* Cited by examiner, † Cited by third party
Title
Phase I Final Report Shipboard Sewage Treatment System by Bailey, James; Bambaris Ivars; Presti, John from General Dynamics Electric Boat Division, Nov. 1971. *
Phase I Final Report-Shipboard Sewage Treatment System by Bailey, James; Bambaris Ivars; Presti, John from General Dynamics Electric Boat Division, Nov. 1971.

Cited By (162)

* Cited by examiner, † Cited by third party
Publication number Priority date Publication date Assignee Title
US6245237B1 (en) * 1991-04-18 2001-06-12 Sewage Aeration Systems, Inc. Method for vacuum aeration of septic tanks to provide low pressure microbubbles
US5316682A (en) * 1993-03-25 1994-05-31 Key Solutions, Inc. Gas micronizer and purification system and related methods
US7645380B2 (en) 1995-05-05 2010-01-12 Thinkvillage-Kerfoot, Llc Microporous diffusion apparatus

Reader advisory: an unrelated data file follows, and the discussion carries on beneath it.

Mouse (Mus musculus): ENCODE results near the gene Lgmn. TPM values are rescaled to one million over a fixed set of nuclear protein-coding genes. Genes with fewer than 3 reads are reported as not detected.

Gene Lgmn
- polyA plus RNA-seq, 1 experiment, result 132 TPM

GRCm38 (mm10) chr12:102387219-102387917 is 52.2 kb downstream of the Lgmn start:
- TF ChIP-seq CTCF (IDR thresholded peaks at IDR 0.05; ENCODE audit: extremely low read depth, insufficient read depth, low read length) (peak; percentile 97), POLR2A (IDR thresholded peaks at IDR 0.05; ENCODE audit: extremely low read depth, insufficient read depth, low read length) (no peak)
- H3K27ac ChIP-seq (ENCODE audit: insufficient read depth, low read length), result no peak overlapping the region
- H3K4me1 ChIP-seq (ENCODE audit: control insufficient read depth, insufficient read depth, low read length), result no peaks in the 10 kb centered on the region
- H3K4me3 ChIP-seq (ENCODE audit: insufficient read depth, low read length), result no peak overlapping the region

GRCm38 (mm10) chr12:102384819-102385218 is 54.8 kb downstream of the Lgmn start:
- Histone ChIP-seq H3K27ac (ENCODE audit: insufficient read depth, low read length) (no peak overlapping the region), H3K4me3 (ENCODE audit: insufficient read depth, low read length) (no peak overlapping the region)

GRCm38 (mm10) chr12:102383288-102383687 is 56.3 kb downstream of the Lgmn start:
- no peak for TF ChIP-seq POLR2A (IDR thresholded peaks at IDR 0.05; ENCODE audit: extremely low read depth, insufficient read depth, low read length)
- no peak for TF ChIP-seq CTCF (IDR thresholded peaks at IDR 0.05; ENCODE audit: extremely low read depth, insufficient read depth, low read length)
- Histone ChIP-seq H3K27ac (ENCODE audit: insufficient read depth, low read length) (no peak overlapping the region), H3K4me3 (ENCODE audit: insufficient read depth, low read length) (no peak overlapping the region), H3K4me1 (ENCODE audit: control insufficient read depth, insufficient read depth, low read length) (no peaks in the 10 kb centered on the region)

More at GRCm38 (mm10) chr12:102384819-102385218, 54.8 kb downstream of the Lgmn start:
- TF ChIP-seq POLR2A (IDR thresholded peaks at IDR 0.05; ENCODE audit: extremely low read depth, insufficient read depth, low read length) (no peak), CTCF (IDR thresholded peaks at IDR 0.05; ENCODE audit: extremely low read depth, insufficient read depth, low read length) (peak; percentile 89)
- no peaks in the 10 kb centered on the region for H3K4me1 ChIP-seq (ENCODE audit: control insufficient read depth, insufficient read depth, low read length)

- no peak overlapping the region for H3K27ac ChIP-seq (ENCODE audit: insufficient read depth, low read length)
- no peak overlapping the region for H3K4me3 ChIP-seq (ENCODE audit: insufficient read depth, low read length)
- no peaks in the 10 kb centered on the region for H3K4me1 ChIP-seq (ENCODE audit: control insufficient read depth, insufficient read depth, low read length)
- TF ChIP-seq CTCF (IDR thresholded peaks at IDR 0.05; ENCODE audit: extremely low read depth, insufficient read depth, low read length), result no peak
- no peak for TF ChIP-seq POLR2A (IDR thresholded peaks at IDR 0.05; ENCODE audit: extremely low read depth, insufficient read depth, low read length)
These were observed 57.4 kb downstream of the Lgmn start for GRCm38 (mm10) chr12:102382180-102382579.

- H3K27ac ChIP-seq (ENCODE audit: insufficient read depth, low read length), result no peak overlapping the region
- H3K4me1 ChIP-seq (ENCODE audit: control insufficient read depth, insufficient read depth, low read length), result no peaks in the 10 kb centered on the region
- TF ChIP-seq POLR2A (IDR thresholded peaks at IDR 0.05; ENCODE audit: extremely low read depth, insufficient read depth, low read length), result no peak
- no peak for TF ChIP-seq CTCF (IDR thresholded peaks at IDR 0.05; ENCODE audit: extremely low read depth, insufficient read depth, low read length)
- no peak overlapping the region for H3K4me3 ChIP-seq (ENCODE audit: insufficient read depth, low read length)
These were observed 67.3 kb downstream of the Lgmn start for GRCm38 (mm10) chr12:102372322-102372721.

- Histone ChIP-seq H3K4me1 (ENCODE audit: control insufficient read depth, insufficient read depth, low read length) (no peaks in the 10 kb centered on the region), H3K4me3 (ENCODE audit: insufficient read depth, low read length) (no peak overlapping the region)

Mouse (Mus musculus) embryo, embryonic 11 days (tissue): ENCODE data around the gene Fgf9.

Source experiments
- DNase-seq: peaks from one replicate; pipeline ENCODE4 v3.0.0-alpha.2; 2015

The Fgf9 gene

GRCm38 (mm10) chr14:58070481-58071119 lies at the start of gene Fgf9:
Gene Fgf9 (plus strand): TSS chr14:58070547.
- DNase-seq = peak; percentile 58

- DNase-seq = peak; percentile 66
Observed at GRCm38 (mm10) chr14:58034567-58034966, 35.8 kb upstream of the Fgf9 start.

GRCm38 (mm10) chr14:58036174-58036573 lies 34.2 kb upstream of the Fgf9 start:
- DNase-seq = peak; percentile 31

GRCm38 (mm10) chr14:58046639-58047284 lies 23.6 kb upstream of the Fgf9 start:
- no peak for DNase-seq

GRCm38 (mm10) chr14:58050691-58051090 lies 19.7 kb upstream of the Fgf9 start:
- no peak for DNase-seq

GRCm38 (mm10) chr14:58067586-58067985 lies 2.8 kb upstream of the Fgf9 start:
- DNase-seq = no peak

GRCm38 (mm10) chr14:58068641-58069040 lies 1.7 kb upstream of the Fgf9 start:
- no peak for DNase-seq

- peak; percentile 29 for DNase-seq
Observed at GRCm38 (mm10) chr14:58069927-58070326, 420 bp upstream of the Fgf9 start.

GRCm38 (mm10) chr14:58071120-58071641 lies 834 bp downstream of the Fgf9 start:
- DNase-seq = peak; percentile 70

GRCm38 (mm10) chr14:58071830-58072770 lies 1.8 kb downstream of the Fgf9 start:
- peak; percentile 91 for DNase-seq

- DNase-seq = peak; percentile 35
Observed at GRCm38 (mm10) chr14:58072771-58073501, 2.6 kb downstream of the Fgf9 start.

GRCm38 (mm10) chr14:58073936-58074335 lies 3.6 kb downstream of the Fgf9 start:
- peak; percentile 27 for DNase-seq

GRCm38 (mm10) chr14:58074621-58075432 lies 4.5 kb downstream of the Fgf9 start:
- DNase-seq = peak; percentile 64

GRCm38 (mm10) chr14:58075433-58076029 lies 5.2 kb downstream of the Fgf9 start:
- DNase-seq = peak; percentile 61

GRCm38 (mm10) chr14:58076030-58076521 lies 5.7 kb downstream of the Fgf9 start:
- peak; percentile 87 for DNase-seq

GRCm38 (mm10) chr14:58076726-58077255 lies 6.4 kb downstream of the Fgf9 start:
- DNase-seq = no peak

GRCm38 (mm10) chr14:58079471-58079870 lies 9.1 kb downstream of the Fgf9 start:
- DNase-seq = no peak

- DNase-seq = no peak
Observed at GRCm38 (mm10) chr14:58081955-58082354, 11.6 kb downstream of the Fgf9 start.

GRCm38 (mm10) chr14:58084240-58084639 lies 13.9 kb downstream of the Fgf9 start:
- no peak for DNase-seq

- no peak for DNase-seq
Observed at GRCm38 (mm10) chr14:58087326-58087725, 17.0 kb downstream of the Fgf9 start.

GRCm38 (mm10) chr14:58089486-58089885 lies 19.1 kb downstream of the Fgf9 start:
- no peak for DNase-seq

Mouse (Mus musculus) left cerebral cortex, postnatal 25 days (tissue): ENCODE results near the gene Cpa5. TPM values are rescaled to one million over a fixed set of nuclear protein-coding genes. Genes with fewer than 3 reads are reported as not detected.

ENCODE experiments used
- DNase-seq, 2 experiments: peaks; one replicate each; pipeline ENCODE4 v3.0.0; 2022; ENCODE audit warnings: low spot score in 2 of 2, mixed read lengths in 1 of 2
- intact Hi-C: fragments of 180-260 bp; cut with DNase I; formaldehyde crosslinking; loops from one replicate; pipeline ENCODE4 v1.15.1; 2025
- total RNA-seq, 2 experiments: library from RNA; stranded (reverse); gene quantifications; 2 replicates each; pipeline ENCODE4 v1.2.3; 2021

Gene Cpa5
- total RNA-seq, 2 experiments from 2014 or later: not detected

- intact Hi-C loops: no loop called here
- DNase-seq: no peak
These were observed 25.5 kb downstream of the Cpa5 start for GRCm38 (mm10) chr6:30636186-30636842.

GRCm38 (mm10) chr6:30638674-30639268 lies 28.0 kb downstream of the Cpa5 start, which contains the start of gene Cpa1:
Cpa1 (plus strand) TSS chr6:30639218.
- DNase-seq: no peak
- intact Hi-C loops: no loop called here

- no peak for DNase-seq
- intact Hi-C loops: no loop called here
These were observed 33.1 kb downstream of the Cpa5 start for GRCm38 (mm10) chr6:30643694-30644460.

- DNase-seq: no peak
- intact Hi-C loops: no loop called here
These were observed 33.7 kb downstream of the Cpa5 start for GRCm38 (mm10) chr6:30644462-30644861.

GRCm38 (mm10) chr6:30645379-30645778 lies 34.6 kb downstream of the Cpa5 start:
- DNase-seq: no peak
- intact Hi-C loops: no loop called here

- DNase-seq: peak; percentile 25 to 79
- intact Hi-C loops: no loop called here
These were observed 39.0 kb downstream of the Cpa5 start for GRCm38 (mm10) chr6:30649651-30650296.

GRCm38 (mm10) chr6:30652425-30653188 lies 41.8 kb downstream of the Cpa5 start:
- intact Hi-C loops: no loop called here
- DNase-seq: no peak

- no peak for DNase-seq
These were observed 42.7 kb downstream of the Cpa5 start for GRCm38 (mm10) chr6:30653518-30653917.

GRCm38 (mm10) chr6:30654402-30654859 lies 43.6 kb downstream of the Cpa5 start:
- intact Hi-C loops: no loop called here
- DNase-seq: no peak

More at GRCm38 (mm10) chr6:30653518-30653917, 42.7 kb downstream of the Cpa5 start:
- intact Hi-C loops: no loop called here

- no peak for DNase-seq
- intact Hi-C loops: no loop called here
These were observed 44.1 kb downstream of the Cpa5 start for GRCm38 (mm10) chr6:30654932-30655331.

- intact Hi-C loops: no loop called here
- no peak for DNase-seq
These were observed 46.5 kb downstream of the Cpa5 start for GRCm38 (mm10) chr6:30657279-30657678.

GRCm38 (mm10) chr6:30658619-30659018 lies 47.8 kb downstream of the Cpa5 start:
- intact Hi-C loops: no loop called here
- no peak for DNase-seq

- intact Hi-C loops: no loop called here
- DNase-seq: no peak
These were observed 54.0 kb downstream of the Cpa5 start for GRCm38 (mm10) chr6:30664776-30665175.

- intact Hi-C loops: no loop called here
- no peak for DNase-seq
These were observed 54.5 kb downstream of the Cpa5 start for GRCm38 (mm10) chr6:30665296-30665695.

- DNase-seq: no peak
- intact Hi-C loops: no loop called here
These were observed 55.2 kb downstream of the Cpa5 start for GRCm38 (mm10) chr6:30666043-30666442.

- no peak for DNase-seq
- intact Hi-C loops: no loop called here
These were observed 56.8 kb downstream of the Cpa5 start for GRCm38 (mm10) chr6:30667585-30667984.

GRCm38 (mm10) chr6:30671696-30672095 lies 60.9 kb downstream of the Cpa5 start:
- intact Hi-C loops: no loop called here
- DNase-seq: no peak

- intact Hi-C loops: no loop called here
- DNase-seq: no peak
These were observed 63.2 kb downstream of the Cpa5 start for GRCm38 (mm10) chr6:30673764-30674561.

USRE43350E1 (en) 1995-05-05 2012-05-08 Think Village-Kerfoot, Llc Microporous diffusion apparatus
US5958244A (en) * 1995-05-16 1999-09-28 Bucher-Guyer Ag Cross-flow filtering process for separating fluid from a free-flowing medium and installation for implementing it
US5674433A (en) * 1995-08-24 1997-10-07 Regents Of The University Of Minnesota High efficiency microbubble aeration
US5702604A (en) * 1995-09-06 1997-12-30 Sharp Kabushiki Kaisha Apparatus and method for waste water treatment utilizing granular sludge
US5626755A (en) * 1995-11-08 1997-05-06 Micronair, Inc. Method and apparatus for waste digestion using multiple biological processes